I should not like to assert that no tea is gathered in these hills [of Woo-e-shan in the neighborhood of Tsong-gan-hien] by the agency of monkeys, . . . but I think it may be safely affirmed that the quantity procured in such ways is exceedingly small.” (Fortune, Robert. A Journey to the Tea Districts of China, etc. London, 1852, p. 237, and Two Visits to the Tea Countries of China, etc. 2 vols. London, 1853, Vol. II, pp. 199–200)
In Egypt monkeys apparently at times shared with men the tasks of harvesting. In the picture—the original of which appears as a painting on the tomb of Hui—one man and four monkeys are engaged in the common labor of picking the fruit of the dôm palm.
From Vol. IV, p. 341, of A History of Egypt, Chaldea, Syria, Babylonia, and Assyria, by G. Maspero
For our next reference, we must go back nearly one hundred years, in fact to 1757, when Pehr Osbeck’s Voyage to China was published.
Family and Brother Monkey Picks Coconuts
Among the curious and interesting things that he notes was the keeping of monkeys as pets by the Javanese, and in this connection, he introduces the following statement appears as an afterthought:
“It is said that the monkies in China gather rhubarb and pound rice.”
(Osbeck, Pehr.Ostindisk Resa til Suratte, China, etc. [1750-52]. Stockholm, 1757. English translation by John Reinhold Forster, A Voyage to China and the East Indies. London 1771, Vol. I, p. 152)
Edward Tyson closes his Philosophical Essay concerning the Pygmies of the Ancients, published in 1694 (London, pp. 101-02), with a reference to the activities of certainly trained monkeys as recounted by three authors antedating him.
Instead of giving this citation, the authors concerned will be quoted directly.
It is perhaps needless to caution the reader that they wrote at a time when nature-faking was not condemned as it is today.
In 1670, Olfert Dapper published his book on Africa, and in his description of “Sierra-Liona” is found the statement appended below.
There is no evidence that Dapper ever visited Sierra Leone, nor is there any to show from whom he got his information though he may have known of the citation immediately following this one. His words are:
“Three kinds of monkeys are found here; and there is one, of a certain species they call Baris, which they catch when little; raise, and train so well, that these monkeys can give almost as much service as slaves.
Ordinarily, they walk quite erect like them. They can grind millet in the mortar, and go to draw water in a pitcher.
When they fall down, they show their pain by cries. They know how to turn the spit, and to do a thousand clever little tricks which greatly amuse their masters.” (Dapper, Olfert. Umbständliche und eigentliche Beschreibung von Africa, etc. Amsterdam, 1670. A French version is entitled Description de l’Afrique, etc. Amsterdam, 1686, p. 249)
Going back still farther, in Petri Gassendi’s life of the French scholar, Peiresc, published in 1641, is found the following interesting statement which agrees with the foregoing, in so far as the author’s very unclassical Latin can be made out.
Peiresc was informed by a certain physician named Natalis, that in Guinea a particular kind of monkey called Baris was of so gentle a disposition that it could be readily trained, taught to wear clothes, play on a pipe, husk grain in a mortar, assist in keeping the house swept and in order and in performing various other menial services. (Gassendi, Petri. Viri illustri Nicolai Claudii Fabricii de Peiresc Vita. Parisii, 1641)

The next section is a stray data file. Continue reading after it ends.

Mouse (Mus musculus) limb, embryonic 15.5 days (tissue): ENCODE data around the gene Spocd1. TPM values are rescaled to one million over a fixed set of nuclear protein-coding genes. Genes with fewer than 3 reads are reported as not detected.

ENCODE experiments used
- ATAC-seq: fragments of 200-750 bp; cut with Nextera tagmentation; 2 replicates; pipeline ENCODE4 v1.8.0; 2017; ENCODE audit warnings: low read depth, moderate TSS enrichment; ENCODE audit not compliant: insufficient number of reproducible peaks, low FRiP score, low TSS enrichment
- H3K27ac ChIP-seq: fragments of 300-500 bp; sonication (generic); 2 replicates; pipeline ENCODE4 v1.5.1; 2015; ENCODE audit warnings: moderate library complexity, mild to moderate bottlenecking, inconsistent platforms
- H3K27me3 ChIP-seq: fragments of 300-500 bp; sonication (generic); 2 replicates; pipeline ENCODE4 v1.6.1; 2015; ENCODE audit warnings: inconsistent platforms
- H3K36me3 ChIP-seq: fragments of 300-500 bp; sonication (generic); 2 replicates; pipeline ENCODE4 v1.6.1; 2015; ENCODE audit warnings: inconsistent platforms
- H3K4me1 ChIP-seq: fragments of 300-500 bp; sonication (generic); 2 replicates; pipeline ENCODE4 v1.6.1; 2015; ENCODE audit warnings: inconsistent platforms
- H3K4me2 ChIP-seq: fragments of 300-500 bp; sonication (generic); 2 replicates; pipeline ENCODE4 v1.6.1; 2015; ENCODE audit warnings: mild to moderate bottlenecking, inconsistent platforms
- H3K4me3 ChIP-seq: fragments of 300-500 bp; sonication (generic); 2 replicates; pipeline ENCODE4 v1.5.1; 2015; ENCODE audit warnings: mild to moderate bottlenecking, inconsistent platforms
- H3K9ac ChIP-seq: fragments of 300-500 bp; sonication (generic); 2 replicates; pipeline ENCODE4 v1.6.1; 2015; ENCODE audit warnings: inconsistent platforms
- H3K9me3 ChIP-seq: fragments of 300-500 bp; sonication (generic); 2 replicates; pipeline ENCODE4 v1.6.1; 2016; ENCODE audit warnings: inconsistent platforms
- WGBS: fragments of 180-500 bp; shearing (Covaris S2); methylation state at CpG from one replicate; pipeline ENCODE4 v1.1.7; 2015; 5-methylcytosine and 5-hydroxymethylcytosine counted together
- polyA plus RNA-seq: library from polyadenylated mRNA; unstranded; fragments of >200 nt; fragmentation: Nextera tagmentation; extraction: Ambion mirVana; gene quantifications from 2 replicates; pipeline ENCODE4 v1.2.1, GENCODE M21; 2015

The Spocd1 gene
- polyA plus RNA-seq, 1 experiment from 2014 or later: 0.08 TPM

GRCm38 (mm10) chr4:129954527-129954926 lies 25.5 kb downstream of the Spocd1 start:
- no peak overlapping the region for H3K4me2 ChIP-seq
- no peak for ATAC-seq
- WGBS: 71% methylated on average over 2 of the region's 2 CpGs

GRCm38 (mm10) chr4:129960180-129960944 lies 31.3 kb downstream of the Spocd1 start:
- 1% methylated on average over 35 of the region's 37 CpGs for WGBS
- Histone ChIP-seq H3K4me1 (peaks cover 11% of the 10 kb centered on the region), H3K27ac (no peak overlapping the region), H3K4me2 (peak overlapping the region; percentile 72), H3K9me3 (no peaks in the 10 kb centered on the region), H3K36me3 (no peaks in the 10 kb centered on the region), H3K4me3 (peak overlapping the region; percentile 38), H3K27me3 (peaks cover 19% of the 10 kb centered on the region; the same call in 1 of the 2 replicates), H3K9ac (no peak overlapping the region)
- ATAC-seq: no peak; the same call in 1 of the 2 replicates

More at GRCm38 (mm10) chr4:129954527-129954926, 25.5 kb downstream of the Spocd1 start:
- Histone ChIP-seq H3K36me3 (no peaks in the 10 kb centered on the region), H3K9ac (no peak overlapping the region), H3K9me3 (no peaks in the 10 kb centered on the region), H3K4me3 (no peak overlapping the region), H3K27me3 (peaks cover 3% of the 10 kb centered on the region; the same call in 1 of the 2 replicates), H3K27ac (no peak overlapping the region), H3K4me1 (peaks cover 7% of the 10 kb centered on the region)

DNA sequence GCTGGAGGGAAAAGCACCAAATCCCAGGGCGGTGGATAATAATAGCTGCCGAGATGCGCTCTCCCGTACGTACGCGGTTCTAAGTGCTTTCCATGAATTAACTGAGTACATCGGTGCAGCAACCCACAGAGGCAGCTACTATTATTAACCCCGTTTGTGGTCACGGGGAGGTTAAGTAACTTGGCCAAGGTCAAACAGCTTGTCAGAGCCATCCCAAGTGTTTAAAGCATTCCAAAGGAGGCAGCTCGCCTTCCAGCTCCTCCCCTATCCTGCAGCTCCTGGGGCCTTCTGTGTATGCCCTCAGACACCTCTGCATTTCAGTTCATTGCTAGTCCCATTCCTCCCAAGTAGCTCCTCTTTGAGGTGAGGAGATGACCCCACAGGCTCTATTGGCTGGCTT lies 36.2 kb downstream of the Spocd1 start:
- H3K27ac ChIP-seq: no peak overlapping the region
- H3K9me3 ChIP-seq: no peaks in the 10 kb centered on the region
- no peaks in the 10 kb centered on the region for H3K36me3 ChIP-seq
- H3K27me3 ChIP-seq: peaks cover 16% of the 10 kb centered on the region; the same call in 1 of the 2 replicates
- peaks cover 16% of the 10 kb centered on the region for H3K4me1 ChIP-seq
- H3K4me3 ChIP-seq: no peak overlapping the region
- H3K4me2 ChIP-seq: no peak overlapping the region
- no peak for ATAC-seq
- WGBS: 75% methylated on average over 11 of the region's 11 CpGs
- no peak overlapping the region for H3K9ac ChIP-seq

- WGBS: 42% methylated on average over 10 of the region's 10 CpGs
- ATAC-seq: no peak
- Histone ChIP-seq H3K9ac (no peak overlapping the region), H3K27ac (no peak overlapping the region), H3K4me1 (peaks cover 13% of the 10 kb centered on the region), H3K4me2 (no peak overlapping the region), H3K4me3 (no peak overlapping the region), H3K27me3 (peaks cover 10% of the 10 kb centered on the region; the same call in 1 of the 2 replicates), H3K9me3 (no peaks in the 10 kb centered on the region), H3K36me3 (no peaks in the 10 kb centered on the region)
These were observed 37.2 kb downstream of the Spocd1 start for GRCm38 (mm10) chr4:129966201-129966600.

Nearly seventy years earlier than Gassendi, José de Acosta, a Jesuit monk, one of the early explorers of the natural history realm of the new world, published in the natural history section of his work the following account. It will be noted that he claims to have been an eyewitness of the incident mentioned.
Perhaps, however, it is just as well that he did not print the account in that part of the work dealing with morals, for there greater sobriety of statement would seem to be required. He writes thus:
“I saw one [monkey] in Carthagene [Cartagena] in the Governor’s house, so taught, as the things he did seemed incredible: they sent him to the Taverne for wine, putting the pot in one hand, and the money in the other; and they could
not possibly gette the money out of his hand, before he had his pot full of wine.
If any children mette him in the streete, and threw any stones at him, he would set his pot downe on the one side and cast stones against the children till he had assured his way, then would he returne to carry home his pot.
And which is more, although hee were a good bibber of wine (as I have oftentimes seene him drink, when his master has given it him) yet would he never touch it vntill leave was given him.” (Acosta, José de.Historia natural y moral de las Indias, etc. Sevilla, 1500.
English version by Edward Grimston, Natural and morall historie of the East and West Indies. London, 1604, p. 315 [Reprinted 1880 by the Hakluyt Society, as its Volume LX])
For our next citation we must delve into the past about 1400 years to Philostratus called “the Athenian” to distinguish him from others of the name.
Philostratus, who was born circa 170 A.D. and died in 245, was a disciple of the Greek Pythagorean philosopher, Apollonius of Tyana, who was born a few years before the Christian era.
Apollonius traveled extensively and among the countries he visited was India. He died at the age of about one hundred years at Ephesus where he had established a school.
The narratives of the travels of Apollonius were collected and written out in full by Philostratus. In the English version of these we read that near the river Hyphasis, which traverses India, the parts of the mountains which stretch down to the Red Sea are overgrown with aromatic shrubs, as well as many other species of plants, including pepper trees, which he states “are cultivated by the apes.”